The Hollywood Reporter unveiled 9 Hunger Games secrets:
1. JENNIFER LAWRENCE TOOK THREE DAYS TO SAY YES TO THE ROLE OF KATNISSRead the rest on THR
Numerous actresses were considered for the lead — among them Hailee Steinfeld (True Grit), Shailene Woodley (The Descendants) and Abigail Breslin (Little Miss Sunshine) — but Ross never felt he had the right person. Then he met Lawrence, fresh off an Oscar nomination for Winter’s Bone, the 2010 indie release that put her on the map. But Lawrence hesitated, aware this could take her from being respected by her peers to the center of a pop-culture tornado — precisely the fate that had befallen Stewart with Twilight. “It was the middle of the night in England, and I was in bed when I got the call,” she remembers. “And I was so in love with the books and the script, and suddenly it was right in my face — and the size of the decision was terrifying.”
Her mom helped in the decision. "I called my mom and she called me a hypocrite, because when I was doing indie movies and everyone was asking why I didn’t do studio movies, I said, 'The size of the movie doesn’t matter.' And she said, 'Here’s a movie you love and you were thinking of turning it down because of its size.' I thought, 'I don’t want to miss out because I’m scared. Me being scared, I never want that to stop me fromdoing something.' But I knew in my heart that I wanted it — it was about working out all the fears."
2. SO HOW MUCH IS LAWRENCE GETTING PAID?
Lawrence's salary for the first film is a modest $500,000 (about what Stewart received for the first Twilight), plus “escalators,” bonuses based on the movie’s performance.
3. DIRECTOR GARY ROSS AND PRODUCER NINA JACOBSEN HAD STEEP COMPETITION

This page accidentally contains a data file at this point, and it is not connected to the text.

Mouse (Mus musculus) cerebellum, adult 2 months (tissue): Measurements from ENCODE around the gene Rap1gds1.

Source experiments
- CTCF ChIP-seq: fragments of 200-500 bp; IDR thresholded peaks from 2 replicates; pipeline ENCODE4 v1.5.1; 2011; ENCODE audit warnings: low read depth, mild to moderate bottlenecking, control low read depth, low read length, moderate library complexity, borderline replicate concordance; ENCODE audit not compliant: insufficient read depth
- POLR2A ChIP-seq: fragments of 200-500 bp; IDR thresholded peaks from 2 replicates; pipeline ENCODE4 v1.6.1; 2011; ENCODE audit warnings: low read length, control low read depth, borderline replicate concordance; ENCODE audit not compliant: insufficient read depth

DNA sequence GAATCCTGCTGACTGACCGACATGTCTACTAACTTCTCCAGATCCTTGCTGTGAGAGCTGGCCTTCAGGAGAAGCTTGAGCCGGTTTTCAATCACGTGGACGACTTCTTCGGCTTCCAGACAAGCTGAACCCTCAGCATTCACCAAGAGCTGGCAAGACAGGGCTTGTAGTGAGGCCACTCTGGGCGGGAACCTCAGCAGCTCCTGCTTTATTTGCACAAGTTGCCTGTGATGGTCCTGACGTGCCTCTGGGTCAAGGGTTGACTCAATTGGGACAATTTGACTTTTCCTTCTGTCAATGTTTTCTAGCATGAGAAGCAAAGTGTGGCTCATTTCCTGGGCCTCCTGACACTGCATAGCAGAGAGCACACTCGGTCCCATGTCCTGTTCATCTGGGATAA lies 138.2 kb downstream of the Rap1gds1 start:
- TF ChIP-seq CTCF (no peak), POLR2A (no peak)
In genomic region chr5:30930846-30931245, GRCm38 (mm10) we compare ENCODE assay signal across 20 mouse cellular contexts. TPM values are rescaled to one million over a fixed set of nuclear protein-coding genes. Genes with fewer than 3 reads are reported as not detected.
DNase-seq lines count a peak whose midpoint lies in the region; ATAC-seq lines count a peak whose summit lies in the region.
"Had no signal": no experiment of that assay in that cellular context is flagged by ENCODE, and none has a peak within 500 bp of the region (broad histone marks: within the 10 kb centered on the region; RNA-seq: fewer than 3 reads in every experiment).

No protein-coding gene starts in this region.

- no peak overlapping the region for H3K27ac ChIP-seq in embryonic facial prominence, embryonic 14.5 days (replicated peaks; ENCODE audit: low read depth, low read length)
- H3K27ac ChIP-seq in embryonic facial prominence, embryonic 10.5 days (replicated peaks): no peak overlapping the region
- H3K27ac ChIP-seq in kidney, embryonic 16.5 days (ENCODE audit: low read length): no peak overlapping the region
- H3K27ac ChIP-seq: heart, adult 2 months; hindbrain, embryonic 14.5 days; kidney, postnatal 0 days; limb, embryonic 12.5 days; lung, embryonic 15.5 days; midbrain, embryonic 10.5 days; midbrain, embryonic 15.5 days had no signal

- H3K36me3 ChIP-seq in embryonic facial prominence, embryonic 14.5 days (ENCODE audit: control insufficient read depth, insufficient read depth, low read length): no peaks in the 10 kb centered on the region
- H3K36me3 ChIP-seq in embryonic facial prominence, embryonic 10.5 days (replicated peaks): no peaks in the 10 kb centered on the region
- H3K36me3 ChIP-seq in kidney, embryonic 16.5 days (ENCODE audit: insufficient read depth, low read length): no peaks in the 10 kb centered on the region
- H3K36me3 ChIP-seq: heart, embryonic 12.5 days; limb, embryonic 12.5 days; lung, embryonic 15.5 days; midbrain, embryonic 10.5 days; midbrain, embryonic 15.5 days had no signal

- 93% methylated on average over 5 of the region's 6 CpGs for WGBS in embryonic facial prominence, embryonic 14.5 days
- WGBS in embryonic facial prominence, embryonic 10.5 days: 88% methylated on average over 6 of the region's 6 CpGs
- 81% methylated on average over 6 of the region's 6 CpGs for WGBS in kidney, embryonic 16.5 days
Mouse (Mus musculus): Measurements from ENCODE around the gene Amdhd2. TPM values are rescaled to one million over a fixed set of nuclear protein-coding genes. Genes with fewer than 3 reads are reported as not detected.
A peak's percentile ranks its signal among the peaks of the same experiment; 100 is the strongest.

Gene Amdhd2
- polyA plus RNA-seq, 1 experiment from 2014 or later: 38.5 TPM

An Oscar-nominated writer for 1988’s Big and 1993’s Dave, Ross grew up in Hollywood, the son of Arthur A. Ross, writer of Creature From the Black Lagoon. Ross was used to a comfortable life with his wife, producer Allison Thomas (The Tale of Despereaux), writing in the morning, working out in the afternoon and earning several hundred thousand dollars per month as one of Hollywood’s top script doctors. Every film he’d helmed (including 1998’s Pleasantville) had come from his own mind; he’d never had to compete as a director-for-hire — let alone against Sam Mendes (American Beauty) and David Slade (Twilight: Eclipse), who also were salivating after the job. Ross, being paid in the $3-4 million range, fought hard for his right to be behind the camera. " I hadn't seen a piece of material that touched the culture and moved me the same way in a very long time," he explains. "And if you fully commit, you fully commit."And he wasn't alone in his fight for the right to create the world of Panem. Jacobson, who has produced movies such as One Day and the Diary of a Wimpy Kid franchise, obtained the book’s rights against fierce competition from the likes of Ridley Scott.